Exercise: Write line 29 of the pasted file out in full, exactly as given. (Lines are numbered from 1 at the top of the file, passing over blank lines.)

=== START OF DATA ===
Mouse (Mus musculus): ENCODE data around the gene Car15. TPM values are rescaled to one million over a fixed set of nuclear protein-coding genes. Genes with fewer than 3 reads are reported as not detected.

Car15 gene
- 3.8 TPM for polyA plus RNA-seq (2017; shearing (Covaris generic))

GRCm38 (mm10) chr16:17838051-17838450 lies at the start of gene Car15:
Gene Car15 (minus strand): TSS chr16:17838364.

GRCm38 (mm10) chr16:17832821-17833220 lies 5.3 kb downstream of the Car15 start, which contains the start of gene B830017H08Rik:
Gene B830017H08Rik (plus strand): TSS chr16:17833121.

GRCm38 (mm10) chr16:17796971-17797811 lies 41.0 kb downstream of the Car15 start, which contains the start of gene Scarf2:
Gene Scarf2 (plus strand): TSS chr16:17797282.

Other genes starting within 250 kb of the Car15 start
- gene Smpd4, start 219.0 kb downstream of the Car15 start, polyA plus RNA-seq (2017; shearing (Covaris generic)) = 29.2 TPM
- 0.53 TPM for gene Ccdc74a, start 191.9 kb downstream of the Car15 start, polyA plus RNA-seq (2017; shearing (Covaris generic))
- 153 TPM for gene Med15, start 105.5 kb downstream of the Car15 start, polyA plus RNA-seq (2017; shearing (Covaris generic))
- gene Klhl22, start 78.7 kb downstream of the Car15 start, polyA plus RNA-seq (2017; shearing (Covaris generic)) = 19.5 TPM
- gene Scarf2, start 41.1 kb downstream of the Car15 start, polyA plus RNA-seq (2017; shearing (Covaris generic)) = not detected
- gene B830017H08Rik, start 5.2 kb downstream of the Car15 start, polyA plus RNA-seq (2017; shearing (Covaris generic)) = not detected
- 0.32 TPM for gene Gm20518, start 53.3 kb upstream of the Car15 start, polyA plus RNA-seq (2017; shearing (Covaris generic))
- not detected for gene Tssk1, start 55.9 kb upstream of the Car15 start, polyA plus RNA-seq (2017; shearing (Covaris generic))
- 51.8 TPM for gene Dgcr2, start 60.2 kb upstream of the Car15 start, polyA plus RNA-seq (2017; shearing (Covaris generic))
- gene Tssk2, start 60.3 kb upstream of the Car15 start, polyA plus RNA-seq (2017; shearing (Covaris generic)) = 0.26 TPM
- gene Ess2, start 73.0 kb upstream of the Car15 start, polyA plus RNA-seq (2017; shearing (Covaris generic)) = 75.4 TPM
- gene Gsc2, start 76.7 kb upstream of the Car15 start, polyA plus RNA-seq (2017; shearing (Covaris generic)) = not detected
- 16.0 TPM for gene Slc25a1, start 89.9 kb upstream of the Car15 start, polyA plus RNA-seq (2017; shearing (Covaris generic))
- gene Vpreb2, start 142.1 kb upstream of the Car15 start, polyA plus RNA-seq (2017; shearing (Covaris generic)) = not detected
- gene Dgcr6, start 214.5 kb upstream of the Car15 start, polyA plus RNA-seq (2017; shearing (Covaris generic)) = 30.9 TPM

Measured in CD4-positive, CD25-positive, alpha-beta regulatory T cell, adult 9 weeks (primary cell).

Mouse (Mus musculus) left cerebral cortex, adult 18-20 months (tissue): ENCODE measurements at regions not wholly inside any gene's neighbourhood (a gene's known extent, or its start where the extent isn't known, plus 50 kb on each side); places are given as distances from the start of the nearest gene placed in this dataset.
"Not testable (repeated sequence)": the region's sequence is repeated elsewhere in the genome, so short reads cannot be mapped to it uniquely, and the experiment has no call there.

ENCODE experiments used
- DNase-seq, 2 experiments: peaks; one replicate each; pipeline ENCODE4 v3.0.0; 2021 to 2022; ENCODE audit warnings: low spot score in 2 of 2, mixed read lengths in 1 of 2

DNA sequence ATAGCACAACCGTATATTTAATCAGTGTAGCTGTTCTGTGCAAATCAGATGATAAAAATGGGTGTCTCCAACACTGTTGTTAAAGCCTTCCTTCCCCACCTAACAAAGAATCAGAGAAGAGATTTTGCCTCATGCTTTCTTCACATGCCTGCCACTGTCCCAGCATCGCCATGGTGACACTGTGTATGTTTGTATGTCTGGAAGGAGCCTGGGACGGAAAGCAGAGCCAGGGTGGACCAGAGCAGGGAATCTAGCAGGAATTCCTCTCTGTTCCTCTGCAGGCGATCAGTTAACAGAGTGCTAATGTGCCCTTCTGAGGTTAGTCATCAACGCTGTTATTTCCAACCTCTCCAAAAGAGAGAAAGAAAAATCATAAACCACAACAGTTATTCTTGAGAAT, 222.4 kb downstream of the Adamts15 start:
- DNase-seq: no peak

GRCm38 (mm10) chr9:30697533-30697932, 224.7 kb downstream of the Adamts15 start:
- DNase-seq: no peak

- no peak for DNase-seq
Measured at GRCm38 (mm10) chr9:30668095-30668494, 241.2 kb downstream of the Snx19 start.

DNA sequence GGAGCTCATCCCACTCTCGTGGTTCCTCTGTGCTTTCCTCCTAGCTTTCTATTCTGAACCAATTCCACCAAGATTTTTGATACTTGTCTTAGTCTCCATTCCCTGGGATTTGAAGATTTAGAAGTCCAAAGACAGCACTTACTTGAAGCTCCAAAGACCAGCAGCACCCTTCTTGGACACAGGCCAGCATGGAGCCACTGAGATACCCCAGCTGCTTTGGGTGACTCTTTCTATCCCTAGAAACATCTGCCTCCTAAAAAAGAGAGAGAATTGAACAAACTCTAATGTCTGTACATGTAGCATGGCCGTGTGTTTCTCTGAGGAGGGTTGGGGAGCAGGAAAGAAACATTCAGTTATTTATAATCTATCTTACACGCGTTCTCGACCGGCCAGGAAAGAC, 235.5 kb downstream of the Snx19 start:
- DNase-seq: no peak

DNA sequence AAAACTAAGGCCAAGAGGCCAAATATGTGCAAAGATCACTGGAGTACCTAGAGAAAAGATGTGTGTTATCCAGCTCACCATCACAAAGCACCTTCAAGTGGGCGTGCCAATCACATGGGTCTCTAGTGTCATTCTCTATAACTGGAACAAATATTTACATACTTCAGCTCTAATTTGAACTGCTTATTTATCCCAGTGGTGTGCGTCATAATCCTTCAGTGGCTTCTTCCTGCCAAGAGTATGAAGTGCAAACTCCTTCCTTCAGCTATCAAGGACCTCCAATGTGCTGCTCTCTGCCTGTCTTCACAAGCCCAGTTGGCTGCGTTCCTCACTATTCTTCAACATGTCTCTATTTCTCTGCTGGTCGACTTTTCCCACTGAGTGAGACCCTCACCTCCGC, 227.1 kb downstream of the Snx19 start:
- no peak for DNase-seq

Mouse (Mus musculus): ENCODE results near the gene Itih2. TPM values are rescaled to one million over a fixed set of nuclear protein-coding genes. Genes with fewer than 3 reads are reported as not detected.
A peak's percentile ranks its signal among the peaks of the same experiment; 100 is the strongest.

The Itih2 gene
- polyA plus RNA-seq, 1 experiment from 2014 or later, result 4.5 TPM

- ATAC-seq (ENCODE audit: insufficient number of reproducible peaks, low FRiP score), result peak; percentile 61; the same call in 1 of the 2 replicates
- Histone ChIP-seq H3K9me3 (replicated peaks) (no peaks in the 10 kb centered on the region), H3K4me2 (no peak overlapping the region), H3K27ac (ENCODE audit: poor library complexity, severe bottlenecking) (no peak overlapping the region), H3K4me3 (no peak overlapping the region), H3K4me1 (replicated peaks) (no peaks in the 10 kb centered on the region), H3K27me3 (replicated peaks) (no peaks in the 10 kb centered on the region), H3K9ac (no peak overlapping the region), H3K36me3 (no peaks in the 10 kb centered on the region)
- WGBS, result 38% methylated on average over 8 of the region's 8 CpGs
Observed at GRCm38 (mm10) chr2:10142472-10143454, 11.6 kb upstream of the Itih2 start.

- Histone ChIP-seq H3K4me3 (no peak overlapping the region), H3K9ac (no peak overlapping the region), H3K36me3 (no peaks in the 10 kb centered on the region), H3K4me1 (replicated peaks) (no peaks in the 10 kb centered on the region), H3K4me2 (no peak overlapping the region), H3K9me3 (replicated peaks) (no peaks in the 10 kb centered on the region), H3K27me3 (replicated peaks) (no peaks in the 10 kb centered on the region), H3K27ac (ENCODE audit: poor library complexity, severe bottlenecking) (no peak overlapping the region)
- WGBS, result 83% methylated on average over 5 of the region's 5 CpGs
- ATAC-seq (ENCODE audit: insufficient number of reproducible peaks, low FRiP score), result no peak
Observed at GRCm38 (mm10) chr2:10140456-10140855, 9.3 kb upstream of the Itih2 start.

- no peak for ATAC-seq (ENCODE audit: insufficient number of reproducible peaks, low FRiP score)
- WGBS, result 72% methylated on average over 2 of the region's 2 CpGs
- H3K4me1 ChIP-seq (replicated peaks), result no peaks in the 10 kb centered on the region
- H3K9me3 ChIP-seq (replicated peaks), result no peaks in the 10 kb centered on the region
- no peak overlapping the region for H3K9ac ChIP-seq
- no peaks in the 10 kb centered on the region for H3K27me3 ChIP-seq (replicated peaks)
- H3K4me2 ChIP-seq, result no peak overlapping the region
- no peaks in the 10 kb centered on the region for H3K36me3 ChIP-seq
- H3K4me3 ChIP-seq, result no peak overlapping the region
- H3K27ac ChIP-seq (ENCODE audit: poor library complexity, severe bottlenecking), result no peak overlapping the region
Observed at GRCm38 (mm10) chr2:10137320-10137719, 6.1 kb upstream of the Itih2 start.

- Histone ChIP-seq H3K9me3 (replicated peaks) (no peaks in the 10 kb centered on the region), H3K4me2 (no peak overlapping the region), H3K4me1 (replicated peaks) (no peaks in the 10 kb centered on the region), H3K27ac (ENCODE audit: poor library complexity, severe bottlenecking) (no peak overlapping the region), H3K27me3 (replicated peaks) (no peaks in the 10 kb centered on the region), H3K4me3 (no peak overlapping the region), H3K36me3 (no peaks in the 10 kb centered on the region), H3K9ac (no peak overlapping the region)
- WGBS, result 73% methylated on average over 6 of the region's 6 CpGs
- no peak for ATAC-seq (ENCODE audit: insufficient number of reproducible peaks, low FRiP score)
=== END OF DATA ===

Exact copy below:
ENCODE experiments used